the incorporation documents, which list him as one of seven directors,
show he owned one share in UBC worth $125.
The bank was set up by Harriman and Bush's
father-in-law to provide a US bank for the Thyssens, Germany's
most powerful industrial family.
August Thyssen, the founder of the dynasty
had been a major contributor to Germany's first world war effort
and in the 1920s, he and his sons Fritz and Heinrich established
a network of overseas banks and companies so their assets and
money could be whisked offshore if threatened again.
By the time Fritz Thyssen inherited the
business empire in 1926, Germany's economic recovery was faltering.
After hearing Adolf Hitler speak, Thyssen became mesmerised by
the young firebrand. He joined the Nazi party in December 1931
and admits backing Hitler in his autobiography, I Paid Hitler,
when the National Socialists were still a radical fringe party.
He stepped in several times to bail out the struggling party:
in 1928 Thyssen had bought the Barlow Palace on Briennerstrasse,
in Munich, which Hitler converted into the Brown House, the headquarters
of the Nazi party. The money came from another Thyssen overseas
institution, the Bank voor Handel en Scheepvarrt in Rotterdam.
By the late 1930s, Brown Brothers Harriman,
which claimed to be the world's largest private investment bank,
and UBC had bought and shipped millions of dollars of gold, fuel,
steel, coal and US treasury bonds to Germany, both feeding and
financing Hitler's build-up to war.
Between 1931 and 1933 UBC bought more
than $8m worth of gold, of which $3m was shipped abroad. According
to documents seen by the Guardian, after UBC was set up it transferred
$2m to BBH accounts and between 1924 and 1940 the assets of UBC
hovered around $3m, dropping to $1m only on a few occasions.
In 1941, Thyssen fled Germany after falling
out with Hitler but he was captured in France and detained for
the remainder of the war.
There was nothing illegal in doing business
with the Thyssens throughout the 1930s and many of America's best-known
business names invested heavily in the German economic recovery.
However, everything changed after Germany invaded Poland in 1939.
Even then it could be argued that BBH was within its rights continuing
business relations with the Thyssens until the end of 1941 as
the US was still technically neutral until the attack on Pearl
Harbor. The trouble started on July 30 1942 when the New York
Herald-Tribune ran an article entitled "Hitler's Angel Has
$3m in US Bank". UBC's huge gold purchases had raised suspicions
that the bank was in fact a "secret nest egg" hidden
in New York for Thyssen and other Nazi bigwigs. The Alien Property
Commission (APC) launched an investigation.
There is no dispute over the fact that
the US government seized a string of assets controlled by BBH
- including UBC and SAC - in the autumn of 1942 under the Trading
with the Enemy act. What is in dispute is if Harriman, Walker
and Bush did more than own these companies on paper.
Erwin May, a treasury attache and officer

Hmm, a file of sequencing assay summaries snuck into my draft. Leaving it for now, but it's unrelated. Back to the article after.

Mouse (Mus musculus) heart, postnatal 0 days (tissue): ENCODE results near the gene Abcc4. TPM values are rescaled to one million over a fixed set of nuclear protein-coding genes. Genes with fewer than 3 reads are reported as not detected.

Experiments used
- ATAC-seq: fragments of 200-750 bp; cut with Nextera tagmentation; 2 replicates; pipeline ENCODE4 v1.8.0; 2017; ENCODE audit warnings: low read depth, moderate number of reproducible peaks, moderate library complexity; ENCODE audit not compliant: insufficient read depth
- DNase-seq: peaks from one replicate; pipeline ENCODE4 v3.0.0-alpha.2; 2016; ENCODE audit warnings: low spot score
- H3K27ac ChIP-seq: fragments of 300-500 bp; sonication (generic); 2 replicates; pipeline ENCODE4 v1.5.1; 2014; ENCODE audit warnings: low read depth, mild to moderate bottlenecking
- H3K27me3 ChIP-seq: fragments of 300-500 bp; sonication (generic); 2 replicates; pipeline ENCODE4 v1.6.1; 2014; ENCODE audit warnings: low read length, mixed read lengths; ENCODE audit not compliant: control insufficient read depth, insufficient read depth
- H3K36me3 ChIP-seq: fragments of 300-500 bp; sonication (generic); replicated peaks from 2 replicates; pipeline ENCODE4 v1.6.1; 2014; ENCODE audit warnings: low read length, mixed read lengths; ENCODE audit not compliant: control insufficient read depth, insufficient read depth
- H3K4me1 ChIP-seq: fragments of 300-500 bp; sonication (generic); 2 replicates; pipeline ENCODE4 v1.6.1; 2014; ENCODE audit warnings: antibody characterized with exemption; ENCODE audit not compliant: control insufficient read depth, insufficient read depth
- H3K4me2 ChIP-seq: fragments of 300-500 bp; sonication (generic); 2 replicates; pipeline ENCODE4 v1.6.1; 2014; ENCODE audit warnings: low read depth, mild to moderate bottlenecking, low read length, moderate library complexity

for the department of investigation in the APC, was assigned to
look into UBC's business. The first fact to emerge was that Roland
Harriman, Prescott Bush and the other directors didn't actually
own their shares in UBC but merely held them on behalf of Bank
voor Handel. Strangely, no one seemed to know who owned the Rotterdam-based
bank, including UBC's president.
May wrote in his report of August 16 1941:
"Union Banking Corporation, incorporated August 4 1924, is
wholly owned by the Bank voor Handel en Scheepvaart N.V of Rotterdam,
the Netherlands. My investigation has produced no evidence as
to the ownership of the Dutch bank. Mr Cornelis [sic] Lievense,
president of UBC, claims no knowledge as to the ownership of the
Bank voor Handel but believes it possible that Baron Heinrich
Thyssen, brother of Fritz Thyssen, may own a substantial interest."
May cleared the bank of holding a golden
nest egg for the Nazi leaders but went on to describe a network
of companies spreading out from UBC across Europe, America and
Canada, and how money from voor Handel travelled to these companies
By September May had traced the origins
of the non-American board members and found that Dutchman HJ Kouwenhoven
- who met with Harriman in 1924 to set up UBC - had several other
jobs: in addition to being the managing director of voor Handel
he was also the director of the August Thyssen bank in Berlin
and a director of Fritz Thyssen's Union Steel Works, the holding
company that controlled Thyssen's steel and coal mine empire in
Within a few weeks, Homer Jones, the chief
of the APC investigation and research division sent a memo to
the executive committee of APC recommending the US government
vest UBC and its assets. Jones named the directors of the bank
in the memo, including Prescott Bush's name, and wrote: "Said
stock is held by the above named individuals, however, solely
as nominees for the Bank voor Handel, Rotterdam, Holland, which
is owned by one or more of the Thyssen family, nationals of Germany
and Hungary. The 4,000 shares hereinbefore set out are therefore
beneficially owned and help for the interests of enemy nationals,
and are vestible by the APC," according to the memo from
the National Archives seen by the Guardian.
Jones recommended that the assets be liquidated
for the benefit of the government, but instead UBC was maintained
intact and eventually returned to the American shareholders after
the war. Some claim that Bush sold his share in UBC after the
war for $1.5m - a huge amount of money at the time - but there
is no documentary evidence to support this claim. No further action
was ever taken nor was the investigation continued, despite the
fact UBC was caught red-handed operating a American shell company
for the Thyssen family eight months after America had entered
the war and that this was the bank that had partly financed Hitler's